Cambridge Enterprise leads second round investment in Cytora
Cambridge and London-based Cytora, whose risk analytics technology is said to be deployed in some of the largest companies and governments in the world, has raised its second round of investment.
The round – amount unspecified – was led by Cambridge Enterprise, the commercialisation arm of the university, Parkwalk Advisors and an influential group of angel investors including Alan Morgan (chairman of MMC Ventures). While terms of the investment were not disclosed the round was oversubscribed, according to Cambridge Enterprise.
The funding will be used to drive further growth in core markets of supply chain risk management and financial services and to further develop the underlying technology in the area of event detection.
The round builds on earlier investment from Paul Forster, the company's investor director, co-founder and former CEO of Indeed.
Cytora is also the first startup ever to receive funding from the Judge Business School at the University of Cambridge after being incubated at Accelerate Cambridge.
The investment comes as organisations are increasingly looking to leverage the power of web data to manage risk in a more dynamic way. Dataminr, Ban.jo and Kensho are similar companies serving different markets – which have recently raised investment rounds.
Using a big data analytics approach, Cytora assembles data about multiple categories of risk in real time, providing customers a unique backbone of factual intelligence in which to manage supply chain risk, commodity risk and others risk types ahead of the curve.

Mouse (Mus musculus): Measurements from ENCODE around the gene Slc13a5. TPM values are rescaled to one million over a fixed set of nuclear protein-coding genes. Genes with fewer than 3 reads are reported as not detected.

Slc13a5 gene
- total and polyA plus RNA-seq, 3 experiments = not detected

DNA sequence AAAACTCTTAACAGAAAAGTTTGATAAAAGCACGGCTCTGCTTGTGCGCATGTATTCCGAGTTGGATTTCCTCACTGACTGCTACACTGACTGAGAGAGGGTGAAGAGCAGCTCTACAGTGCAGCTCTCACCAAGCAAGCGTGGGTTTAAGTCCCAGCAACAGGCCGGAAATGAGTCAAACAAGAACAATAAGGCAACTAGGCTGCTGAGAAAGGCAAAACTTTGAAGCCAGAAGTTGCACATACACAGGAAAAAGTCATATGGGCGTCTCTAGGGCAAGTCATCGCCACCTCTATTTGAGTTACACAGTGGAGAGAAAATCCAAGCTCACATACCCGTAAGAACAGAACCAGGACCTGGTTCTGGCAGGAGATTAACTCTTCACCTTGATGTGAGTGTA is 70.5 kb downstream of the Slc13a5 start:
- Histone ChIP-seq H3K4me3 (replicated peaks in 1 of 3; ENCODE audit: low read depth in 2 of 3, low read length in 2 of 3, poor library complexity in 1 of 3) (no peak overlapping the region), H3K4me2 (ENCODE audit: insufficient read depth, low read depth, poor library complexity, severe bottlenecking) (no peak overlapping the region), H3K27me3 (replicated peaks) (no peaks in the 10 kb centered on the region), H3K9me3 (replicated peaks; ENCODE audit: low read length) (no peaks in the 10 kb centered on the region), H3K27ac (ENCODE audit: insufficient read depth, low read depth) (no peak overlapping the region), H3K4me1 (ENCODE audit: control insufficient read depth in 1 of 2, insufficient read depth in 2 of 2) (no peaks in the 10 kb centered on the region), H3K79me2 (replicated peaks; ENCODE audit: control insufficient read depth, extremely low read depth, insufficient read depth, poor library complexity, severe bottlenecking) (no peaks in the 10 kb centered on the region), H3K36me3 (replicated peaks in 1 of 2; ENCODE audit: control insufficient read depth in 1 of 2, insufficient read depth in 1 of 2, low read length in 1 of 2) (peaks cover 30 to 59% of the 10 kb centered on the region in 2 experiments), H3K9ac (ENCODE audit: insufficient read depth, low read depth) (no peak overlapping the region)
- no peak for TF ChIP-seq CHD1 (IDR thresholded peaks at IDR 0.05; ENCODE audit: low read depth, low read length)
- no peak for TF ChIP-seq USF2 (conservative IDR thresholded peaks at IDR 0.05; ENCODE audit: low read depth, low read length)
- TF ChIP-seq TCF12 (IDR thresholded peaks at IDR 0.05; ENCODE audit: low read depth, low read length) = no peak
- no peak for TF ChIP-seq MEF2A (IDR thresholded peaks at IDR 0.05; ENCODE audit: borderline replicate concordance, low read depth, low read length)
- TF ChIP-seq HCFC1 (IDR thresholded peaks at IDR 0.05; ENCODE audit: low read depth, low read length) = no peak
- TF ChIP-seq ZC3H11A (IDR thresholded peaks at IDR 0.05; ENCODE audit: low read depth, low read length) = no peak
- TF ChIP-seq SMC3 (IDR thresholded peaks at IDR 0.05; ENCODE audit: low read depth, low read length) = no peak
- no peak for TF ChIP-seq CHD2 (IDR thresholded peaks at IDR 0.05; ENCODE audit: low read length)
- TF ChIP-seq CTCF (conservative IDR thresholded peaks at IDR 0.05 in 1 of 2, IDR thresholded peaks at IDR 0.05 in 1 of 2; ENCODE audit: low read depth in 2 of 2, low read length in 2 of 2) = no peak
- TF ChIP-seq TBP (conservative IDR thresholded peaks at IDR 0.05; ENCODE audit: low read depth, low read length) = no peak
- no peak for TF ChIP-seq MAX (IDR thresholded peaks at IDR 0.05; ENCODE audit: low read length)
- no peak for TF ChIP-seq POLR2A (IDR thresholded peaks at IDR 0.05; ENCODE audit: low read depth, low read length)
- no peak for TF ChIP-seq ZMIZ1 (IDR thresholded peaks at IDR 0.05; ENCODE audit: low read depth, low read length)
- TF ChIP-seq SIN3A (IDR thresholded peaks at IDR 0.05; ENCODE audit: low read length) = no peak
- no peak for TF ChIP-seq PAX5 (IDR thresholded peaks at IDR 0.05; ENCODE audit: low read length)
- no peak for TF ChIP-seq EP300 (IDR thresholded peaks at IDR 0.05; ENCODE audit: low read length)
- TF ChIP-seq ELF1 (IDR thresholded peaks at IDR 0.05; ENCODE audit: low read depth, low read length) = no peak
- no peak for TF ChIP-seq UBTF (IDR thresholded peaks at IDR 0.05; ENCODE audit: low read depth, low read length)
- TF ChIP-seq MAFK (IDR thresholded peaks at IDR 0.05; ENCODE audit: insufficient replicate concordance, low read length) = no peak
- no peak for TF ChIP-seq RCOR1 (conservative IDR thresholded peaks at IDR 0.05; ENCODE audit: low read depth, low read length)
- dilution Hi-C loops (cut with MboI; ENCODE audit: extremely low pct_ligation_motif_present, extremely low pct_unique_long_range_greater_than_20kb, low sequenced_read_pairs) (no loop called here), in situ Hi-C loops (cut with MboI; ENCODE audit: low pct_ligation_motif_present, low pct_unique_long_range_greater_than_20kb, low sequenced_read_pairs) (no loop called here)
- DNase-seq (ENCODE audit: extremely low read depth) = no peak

To do this, Cytora collects raw data from millions of different web sources, detects and geolocates real world events in real time (e.g. port strikes, protests, weather events, fires etc.), and then distributes the data in multiple ways to make it easy to integrate and use.
The Cytora event detection engine is said to be flexible and the company says it can be used to gather event data about any phenomena that take place in the physical world.
A press release from Cambridge Enterprise says that risk advisories and consultancies use Cytora data to produce risk models, products and intelligence; that airlines use Cytora data to spot ground to air missiles that have been reported; that global corporates use Cytora data to monitor the world in real time for events that could disrupt their supply chain; and that investment banks and hedge funds use Cytora data to understand the impact of global risks on asset exposure.
Anne Dobree, head of seed fund investment at Cambridge Enterprise said: “With increasingly connected global markets and operations spanning limitless geographic locations, the task of monitoring events and anticipating their direct and indirect impacts is becoming more and more complex.
“Cytora is in a position to enable clients to observe the world using the web, producing a massive disruptive impact for all sorts of information, analytics and decision support companies.”
• PHOTOGRAPH SHOWS: Anne Dobree